Final written warning for PC who contacted vulnerable woman on social media

A Surrey Police officer who failed to maintain an appropriate “professional boundary” with a vulnerable woman has been given a final written warning following an investigation by the Independent Office for Police Conduct (IOPC).

In May 2020, Police Constable Jason Cooling and another officer had attended an incident where a woman was experiencing mental health issues. Officers detained the woman and she was taken to a local hospital, where she was initially monitored by PC Cooling and his colleague.

Her supervision was handed over to two other officers and the woman told them that she and PC Cooling had gone out for a long chat in the night and that she had learnt information about his private life.

The officers returned to the police station and raised their concerns around this. Checks revealed that the woman and PC Cooling were following one another on Instagram.

Following a mandatory conduct referral by the force, the IOPC found that while there was no indication that PC Cooling and the woman formed a physical relationship, the officer had acted inappropriately by disclosing personal information about himself and contacting the woman on social media.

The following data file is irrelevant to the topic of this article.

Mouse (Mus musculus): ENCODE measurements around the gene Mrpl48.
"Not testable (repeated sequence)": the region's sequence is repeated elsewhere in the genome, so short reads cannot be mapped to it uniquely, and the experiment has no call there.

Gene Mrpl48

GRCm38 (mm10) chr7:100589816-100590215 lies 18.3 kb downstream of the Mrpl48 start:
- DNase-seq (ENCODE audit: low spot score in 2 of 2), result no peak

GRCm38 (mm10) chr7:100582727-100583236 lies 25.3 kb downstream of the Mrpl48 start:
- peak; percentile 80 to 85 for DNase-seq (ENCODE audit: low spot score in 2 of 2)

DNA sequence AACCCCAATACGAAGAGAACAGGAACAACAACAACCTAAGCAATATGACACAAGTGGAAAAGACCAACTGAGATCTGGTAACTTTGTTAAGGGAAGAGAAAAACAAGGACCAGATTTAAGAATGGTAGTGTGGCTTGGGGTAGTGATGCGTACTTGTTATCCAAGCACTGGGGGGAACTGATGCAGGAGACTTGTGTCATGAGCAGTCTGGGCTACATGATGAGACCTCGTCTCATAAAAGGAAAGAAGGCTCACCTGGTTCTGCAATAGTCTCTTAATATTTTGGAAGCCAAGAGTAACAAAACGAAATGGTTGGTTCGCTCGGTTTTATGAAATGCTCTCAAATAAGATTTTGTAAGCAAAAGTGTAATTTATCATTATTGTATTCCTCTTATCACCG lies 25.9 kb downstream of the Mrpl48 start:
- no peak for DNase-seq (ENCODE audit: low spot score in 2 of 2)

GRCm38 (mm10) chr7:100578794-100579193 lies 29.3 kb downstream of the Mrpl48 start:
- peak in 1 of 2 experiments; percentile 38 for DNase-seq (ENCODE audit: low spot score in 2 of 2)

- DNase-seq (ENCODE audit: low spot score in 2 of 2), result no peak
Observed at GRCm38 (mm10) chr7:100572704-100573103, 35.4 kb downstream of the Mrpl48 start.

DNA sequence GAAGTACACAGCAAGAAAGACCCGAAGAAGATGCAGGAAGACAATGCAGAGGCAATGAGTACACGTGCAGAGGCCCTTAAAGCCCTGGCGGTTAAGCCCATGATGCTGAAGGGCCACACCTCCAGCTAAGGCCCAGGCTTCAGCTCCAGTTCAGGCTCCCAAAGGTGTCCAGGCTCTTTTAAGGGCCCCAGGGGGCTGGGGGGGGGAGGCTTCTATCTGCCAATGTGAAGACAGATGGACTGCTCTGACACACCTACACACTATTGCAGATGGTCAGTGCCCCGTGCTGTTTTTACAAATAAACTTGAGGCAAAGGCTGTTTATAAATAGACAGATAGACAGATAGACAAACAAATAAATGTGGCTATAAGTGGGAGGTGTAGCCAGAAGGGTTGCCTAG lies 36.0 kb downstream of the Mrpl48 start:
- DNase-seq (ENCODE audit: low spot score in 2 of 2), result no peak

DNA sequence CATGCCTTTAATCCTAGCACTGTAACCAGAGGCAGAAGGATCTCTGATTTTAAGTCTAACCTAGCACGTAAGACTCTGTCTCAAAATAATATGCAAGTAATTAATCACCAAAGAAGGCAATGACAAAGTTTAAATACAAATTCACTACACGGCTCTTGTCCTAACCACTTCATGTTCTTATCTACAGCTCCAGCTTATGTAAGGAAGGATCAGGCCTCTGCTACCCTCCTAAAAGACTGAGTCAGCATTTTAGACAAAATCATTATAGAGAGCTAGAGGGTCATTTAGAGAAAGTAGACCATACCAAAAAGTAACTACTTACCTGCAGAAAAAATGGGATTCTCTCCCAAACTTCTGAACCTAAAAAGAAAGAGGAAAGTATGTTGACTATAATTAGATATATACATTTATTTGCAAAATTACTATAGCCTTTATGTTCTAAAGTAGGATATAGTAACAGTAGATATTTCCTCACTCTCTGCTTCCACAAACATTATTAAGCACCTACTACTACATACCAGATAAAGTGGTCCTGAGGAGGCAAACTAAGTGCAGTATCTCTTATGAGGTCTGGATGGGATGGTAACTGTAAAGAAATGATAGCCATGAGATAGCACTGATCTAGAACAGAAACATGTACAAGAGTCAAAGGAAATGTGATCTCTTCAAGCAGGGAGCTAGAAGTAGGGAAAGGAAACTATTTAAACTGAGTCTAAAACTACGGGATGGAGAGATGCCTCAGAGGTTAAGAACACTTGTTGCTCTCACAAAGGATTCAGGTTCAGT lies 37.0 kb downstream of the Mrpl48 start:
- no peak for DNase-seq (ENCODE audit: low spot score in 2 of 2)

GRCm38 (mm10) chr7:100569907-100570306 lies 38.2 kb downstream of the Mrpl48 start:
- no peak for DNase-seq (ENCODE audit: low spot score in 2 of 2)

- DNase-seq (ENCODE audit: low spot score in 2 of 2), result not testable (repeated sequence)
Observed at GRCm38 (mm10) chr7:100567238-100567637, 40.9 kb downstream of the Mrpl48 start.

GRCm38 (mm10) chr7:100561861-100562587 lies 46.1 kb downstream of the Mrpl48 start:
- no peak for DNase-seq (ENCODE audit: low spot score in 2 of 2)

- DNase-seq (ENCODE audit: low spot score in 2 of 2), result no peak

College of Policing guidelines clearly state that officers must not engage in, or pursue, a sexual or improper emotional relationship, on or off duty, with any member of the public they come into contact with during the course of their current work or duties.

A gross misconduct hearing on July 19 found that PC Cooling’s communications with the woman at the hospital were appropriate, but the messages exchanged with her over social media were inappropriate and not in the course of his policing duties. The panel also found PC Cooling later deleted these messages in an attempt to conceal his wrongdoing and failed to notify Surrey Police of the private communications he had with the woman.

IOPC Regional Director, Graham Beesley, said: “Police officers abusing their position to form inappropriate relationships for sexual purposes erodes the trust and confidence the public has in policing.

“There are policies and guidance in place to ensure police officers maintain professional boundaries whenever they interact with members of the public.

“PC Cooling crossed those boundaries and then tried to conceal his behaviour. Receiving a final written warning reflects the seriousness of this matter and serves as a reminder to other police officers of their obligation to know the line around abusing their position in this way and that it is never acceptable.”

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